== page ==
2021 Theses Doctoral
Utilization of Student Health Centers, Student Identity, and Engagement in Risky Sexual Behaviors: A Secondary Data Analysis of American College Health Association-National College Health Assessment III Data
There is extensive research on the prevalence of college student engagement in risky sexual behaviors and its potentiating factors in college/university settings. However, there remains limited data and study on the use of campus health centers, as well as the patterns of how students seek sexual health care, its relationship to student gender identity, and student engagement in sexual risk behaviors. Despite literature surrounding student health centers and how students seek out medical care, the minimal data in the field regarding campus health center use, if and how students specifically seek out sexual health services, and how this collectively might vary across students with different gender identities, clearly indicate a need for further research on the experiences of students on college campuses in this regard.
This dissertation is a secondary data analysis of the American College Health Association-National College Health Assessment III. This study’s specific aims were to: 1) describe key characteristics of students utilizing student health centers 2) describe if and how frequently college students are regularly seeking sexual health services; and 3) evaluate the relationship between a student’s gender identity and engagement in risky sexual behaviors. Drawing on a nationally representative sample of undergraduate students, analyses illustrated that students utilizing health services were primarily heterosexual female undergraduate students, with differing rates of utilization health services and sexual health services depending on race/ethnicity, year in school, and primary source of health insurance.The results confirmed that there are barriers to college student utilization of sexual health services, specifically for students who are non-heterosexual and transgender. Fewer students are seeking out their student health center and are seeking out care from services from other medical locations or may not be seeking out care at all.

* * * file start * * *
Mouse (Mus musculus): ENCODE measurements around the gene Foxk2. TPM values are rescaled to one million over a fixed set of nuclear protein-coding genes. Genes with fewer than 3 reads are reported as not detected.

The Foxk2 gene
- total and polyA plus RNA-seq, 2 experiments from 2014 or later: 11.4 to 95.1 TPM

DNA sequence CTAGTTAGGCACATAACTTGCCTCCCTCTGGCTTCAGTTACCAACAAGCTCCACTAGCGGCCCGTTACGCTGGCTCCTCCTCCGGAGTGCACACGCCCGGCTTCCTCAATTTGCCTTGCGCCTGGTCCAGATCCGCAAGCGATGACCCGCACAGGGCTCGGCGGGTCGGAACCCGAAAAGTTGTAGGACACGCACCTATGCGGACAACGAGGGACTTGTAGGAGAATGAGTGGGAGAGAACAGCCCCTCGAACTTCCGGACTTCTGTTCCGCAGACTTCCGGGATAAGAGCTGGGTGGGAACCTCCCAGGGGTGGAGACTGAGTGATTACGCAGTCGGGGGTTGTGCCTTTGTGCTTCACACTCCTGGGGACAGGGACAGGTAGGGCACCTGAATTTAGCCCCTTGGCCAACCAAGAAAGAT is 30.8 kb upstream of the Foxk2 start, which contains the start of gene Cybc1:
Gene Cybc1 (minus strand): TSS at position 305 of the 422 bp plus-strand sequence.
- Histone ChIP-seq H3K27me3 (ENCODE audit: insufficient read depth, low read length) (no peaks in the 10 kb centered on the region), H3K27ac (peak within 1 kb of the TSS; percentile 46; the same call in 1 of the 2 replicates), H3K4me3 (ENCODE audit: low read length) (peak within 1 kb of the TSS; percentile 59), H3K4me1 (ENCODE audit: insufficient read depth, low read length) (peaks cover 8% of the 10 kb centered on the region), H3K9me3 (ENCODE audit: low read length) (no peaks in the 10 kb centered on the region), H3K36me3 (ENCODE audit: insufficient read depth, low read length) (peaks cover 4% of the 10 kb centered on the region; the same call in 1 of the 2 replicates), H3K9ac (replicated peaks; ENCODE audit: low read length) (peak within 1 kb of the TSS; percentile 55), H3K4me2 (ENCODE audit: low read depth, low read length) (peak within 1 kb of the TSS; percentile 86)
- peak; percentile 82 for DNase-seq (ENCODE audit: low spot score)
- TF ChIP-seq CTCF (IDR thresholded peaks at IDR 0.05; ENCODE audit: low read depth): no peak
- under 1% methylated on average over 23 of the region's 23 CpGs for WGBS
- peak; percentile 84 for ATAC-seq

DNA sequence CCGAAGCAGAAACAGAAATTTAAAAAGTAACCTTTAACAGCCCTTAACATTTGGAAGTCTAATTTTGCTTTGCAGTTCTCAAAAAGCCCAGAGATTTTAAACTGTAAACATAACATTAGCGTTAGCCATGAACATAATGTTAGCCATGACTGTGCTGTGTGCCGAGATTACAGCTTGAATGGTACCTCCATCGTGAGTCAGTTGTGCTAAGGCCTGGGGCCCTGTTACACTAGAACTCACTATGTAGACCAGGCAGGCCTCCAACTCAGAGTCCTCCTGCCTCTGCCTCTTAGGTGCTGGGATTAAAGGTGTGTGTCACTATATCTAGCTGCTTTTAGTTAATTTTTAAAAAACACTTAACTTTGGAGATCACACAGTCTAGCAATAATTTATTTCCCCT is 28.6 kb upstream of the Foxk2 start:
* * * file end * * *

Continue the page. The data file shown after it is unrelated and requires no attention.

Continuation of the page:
These findings highlight the need to ensure that student health centers on college campuses are inclusive of all students, regardless of gender identity. Given the important role that campus health center services play in promoting positive health outcomes and reducing sexual risk among its students, universities should consider efforts to increase student health center utilization, as it is a primary source of college student healthcare.
- Paikoff_tc.columbia_0055E_11219.pdf application/pdf 2.64 MB Download File
More About This Work
- Academic Units
- Health and Behavior Studies
- Thesis Advisors
- Rajan, Sonali
- Ed.D., Teachers College, Columbia University
- Published Here
- October 27, 2021